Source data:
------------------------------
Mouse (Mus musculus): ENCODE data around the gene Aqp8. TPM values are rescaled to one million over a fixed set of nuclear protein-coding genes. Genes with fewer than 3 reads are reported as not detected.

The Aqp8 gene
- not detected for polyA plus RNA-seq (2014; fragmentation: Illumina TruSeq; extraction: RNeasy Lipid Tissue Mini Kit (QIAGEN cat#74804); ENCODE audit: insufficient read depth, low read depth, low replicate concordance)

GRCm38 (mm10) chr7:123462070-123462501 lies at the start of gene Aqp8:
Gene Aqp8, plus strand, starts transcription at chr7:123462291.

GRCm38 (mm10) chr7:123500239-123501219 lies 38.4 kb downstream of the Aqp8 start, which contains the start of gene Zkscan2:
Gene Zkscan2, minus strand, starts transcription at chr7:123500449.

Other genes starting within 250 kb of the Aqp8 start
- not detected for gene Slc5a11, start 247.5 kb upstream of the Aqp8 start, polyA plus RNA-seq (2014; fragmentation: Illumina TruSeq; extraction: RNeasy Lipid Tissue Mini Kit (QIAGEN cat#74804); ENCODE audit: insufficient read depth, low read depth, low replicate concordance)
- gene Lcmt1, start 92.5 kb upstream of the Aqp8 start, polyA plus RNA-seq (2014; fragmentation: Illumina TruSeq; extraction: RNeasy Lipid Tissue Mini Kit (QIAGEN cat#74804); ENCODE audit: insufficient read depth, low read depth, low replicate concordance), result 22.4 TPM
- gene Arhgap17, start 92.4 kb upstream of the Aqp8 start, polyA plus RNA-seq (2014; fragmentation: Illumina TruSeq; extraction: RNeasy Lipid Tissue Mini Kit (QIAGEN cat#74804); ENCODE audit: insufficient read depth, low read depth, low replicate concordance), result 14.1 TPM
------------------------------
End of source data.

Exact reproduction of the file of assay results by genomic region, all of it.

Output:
Mouse (Mus musculus): ENCODE data around the gene Aqp8. TPM values are rescaled to one million over a fixed set of nuclear protein-coding genes. Genes with fewer than 3 reads are reported as not detected.

The Aqp8 gene
- not detected for polyA plus RNA-seq (2014; fragmentation: Illumina TruSeq; extraction: RNeasy Lipid Tissue Mini Kit (QIAGEN cat#74804); ENCODE audit: insufficient read depth, low read depth, low replicate concordance)

GRCm38 (mm10) chr7:123462070-123462501 lies at the start of gene Aqp8:
Gene Aqp8, plus strand, starts transcription at chr7:123462291.

GRCm38 (mm10) chr7:123500239-123501219 lies 38.4 kb downstream of the Aqp8 start, which contains the start of gene Zkscan2:
Gene Zkscan2, minus strand, starts transcription at chr7:123500449.

Other genes starting within 250 kb of the Aqp8 start
- not detected for gene Slc5a11, start 247.5 kb upstream of the Aqp8 start, polyA plus RNA-seq (2014; fragmentation: Illumina TruSeq; extraction: RNeasy Lipid Tissue Mini Kit (QIAGEN cat#74804); ENCODE audit: insufficient read depth, low read depth, low replicate concordance)
- gene Lcmt1, start 92.5 kb upstream of the Aqp8 start, polyA plus RNA-seq (2014; fragmentation: Illumina TruSeq; extraction: RNeasy Lipid Tissue Mini Kit (QIAGEN cat#74804); ENCODE audit: insufficient read depth, low read depth, low replicate concordance), result 22.4 TPM
- gene Arhgap17, start 92.4 kb upstream of the Aqp8 start, polyA plus RNA-seq (2014; fragmentation: Illumina TruSeq; extraction: RNeasy Lipid Tissue Mini Kit (QIAGEN cat#74804); ENCODE audit: insufficient read depth, low read depth, low replicate concordance), result 14.1 TPM